Last Friday the folks at Reason confirmed what I suggested on Thursday — that the U.S. Attorney's Office for the Southern District of New York, after hitting Reason with a federal grand jury subpoena to unmask anonymous hyperbolic commenters, secured a gag order that prevented them from writing about it.
Nick Gillespie and Matt Welch describe how it all went down. Read it.
So, the truth is out — and it's more outrageous than you thought, even more outrageous than it appears at first glance.
What, you might ask, could be more outrageous than the United States Department of Justice issuing a questionable subpoena targeting speech protected by the First Amendment, and then abusing the courts to prohibit journalists from writing about it?
The answer lies in the everyday arrogance of unchecked power.
The Subpoena and the Gag Order: Rote Over Substance
Throughout this story some people have suggested that there may be hidden facts, unknown complications, that justify the government's conduct. Now that Reason's journalists can speak, we can see that there's no there there.
First, the subpoena. Some have argued that the Department of Justice must have had information spurring them to use the grand jury to pierce the anonymity of people engaged in protected political speech. Not so. As Reason's report shows, Assistant U.S. Attorney Niketh Velamoor never articulated any specific basis to fear the bluster of these commenters — any more than he did when I spoke to him.
Saturday I interviewed Mike Alissi, publisher of Reason, who confirmed that Velamoor never suggested that he had any basis to view these as true threats. In fact, he seemed uninterested in the distinction between protected speech and true threats, and refused to narrow the subpoena to carve out the patently non-threatening "special place in hell" commenter. There is no secret ticking time bomb, no wizard with a woodchipper, no classified justification.
This was the Department of Justice targeting speech because it could.
Next, the gag order. Reason has published the gag order. As I suspected, the government relied on Title 18, United States Code, section 2705 to justify it. That statute lets a judge issue a gag order prohibiting disclosure of a subpoena if the government proves the following dangers:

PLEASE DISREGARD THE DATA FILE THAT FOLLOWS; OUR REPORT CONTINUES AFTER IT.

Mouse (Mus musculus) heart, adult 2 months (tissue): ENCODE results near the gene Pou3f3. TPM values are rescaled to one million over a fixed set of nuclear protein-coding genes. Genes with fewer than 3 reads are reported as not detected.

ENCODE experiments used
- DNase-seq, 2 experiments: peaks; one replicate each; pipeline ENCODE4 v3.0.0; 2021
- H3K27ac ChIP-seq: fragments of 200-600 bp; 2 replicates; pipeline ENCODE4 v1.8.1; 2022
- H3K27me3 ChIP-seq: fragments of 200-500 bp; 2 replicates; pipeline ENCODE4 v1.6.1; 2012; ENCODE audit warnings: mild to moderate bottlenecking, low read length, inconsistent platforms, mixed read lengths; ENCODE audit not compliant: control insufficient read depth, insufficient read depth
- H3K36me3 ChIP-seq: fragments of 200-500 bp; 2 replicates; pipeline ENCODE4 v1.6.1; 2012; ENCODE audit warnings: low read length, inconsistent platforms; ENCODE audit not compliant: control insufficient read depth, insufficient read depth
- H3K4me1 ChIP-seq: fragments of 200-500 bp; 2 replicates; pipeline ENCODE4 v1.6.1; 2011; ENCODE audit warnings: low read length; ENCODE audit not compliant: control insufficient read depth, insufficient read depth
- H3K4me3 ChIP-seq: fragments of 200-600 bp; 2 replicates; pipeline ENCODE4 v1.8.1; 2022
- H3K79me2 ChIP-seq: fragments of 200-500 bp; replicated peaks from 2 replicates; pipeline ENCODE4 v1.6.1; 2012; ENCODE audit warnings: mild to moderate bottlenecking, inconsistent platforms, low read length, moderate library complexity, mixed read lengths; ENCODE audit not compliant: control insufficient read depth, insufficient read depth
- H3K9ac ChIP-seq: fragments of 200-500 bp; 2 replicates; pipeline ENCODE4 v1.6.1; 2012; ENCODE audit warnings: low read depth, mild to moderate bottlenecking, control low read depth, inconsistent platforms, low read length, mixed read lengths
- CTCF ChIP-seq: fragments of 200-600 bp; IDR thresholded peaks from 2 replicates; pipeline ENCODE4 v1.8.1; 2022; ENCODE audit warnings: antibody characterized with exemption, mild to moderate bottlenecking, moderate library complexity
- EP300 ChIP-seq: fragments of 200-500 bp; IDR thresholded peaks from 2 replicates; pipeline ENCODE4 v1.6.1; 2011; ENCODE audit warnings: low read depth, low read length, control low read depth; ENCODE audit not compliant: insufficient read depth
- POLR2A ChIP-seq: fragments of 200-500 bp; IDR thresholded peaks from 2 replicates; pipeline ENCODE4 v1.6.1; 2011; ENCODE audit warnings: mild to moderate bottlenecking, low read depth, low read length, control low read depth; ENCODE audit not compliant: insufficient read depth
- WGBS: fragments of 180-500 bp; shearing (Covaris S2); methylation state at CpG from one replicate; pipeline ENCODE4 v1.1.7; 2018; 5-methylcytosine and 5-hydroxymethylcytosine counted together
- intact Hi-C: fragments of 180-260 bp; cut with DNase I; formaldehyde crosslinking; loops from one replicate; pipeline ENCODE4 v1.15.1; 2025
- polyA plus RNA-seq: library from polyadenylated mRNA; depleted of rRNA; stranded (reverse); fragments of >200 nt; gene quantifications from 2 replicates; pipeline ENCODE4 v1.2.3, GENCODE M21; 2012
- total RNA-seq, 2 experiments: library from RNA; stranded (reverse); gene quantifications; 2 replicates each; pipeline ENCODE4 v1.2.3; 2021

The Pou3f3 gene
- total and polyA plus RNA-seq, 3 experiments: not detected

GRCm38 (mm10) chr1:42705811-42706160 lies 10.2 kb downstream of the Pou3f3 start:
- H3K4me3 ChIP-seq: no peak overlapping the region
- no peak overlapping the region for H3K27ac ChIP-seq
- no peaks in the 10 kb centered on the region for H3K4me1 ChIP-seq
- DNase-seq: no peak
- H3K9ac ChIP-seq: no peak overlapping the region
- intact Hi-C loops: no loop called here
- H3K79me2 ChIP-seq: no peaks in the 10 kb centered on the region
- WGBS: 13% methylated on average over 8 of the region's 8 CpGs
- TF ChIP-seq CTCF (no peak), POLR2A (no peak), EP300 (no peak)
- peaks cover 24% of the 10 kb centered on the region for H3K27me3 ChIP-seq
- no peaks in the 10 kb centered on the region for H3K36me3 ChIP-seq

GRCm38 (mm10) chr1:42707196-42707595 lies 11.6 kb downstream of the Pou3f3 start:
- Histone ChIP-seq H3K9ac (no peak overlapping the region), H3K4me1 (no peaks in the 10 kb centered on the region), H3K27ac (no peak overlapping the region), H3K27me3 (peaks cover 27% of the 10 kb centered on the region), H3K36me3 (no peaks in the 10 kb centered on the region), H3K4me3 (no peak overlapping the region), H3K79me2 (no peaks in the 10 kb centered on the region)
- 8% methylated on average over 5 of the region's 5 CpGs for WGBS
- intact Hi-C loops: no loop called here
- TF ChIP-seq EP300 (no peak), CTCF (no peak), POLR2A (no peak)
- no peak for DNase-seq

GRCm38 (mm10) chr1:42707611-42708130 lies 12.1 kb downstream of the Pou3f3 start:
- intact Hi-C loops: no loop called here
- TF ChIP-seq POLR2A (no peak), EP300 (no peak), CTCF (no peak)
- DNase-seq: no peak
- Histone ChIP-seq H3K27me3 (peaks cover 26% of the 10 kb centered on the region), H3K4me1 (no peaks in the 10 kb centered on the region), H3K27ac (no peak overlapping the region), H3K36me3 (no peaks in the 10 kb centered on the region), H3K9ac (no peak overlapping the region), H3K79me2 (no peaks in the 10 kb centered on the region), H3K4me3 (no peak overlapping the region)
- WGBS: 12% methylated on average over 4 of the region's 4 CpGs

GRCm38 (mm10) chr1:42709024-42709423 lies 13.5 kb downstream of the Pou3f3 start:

(1) endangering the life or physical safety of an individual;
(2) flight from prosecution;
(3) destruction of or tampering with evidence;
(4) intimidation of potential witnesses; or
(5) otherwise seriously jeopardizing an investigation or unduly delaying a trial.
Now look at the gag order:
Upon the application of the United States pursuant to 18 U.S.c. § 2705(b):
1. The Court hereby determines that there is reason to believe that notification of the existence of the attached subpoena will result in one or more of the following consequences, namely, endangering the life or physical safety of an individual; flight from prosecution; destruction of or tampering with evidence; intimidation of potential witnesses; or otherwise seriously jeopardizing an investigation or unduly delaying a trial.
And with that, United States Magistrate Judge Frank Maas ordered that American journalists could not report on a government abuse of power for 180 days.
This was not a review by a neutral judicial officer; it was a rubber stamp, obediently regurgitating back the statutory factors without reflection or any finding of fact. The Magistrate took the government's word for it, because of course, the government never misleads federal judges.
Note the "one or more of the following," showing that the finding is formulaic, not based on anything specific. Unduly delaying a trial? How could disclosing the subpoena possibly delay a trial when there are no charges, and never will be any charges because the comments being investigated are so clearly protected by the First Amendment? No. The statutory factors aren't all there because AUSA Velamoor presented actual particularized evidence of them and Judge Maas agreed based on evidence that they were present; they're there because they are in the statute and the government and the court, hand in hand, are just checking off boxes on a form. There is no hint that Judge Maas, let alone Velamoor, gave any consideration to the fact that the targets of the gag order were journalists, or that the underlying subpoena poses grave First Amendment concerns. Here, the theory that executive power will be checked by the court was a farce.
You can buy a rubber stamp for five bucks. Your tax dollars rent a Magistrate's rubber stamp at a hundred fifty thousand a year.
The government hasn't unsealed its application for a gag order. I hope that someone will use legal process to compel it to do so. Here's my prediction: when it comes to light, it will contain no more substantive information than appears on the face of the subpoena. That is, it will merely say "these people said these things, we want their information, therefore, give us a gag order."
Reason also published AUSA Velamoor's letter asking that the gag order be lifted, and the order lifting it. Velamoor correctly noted that the order should be lifted because the subpoena was released to the public on June 8, when I published my initial post, and was widely known to the public. But Velamoor waited 11 days after that post to ask that the order be lifted, and Reason informs me that he only did so when its lawyer was on the brink of filing a motion to lift it. What was the possible justification for keeping Reason gagged for those 11 days?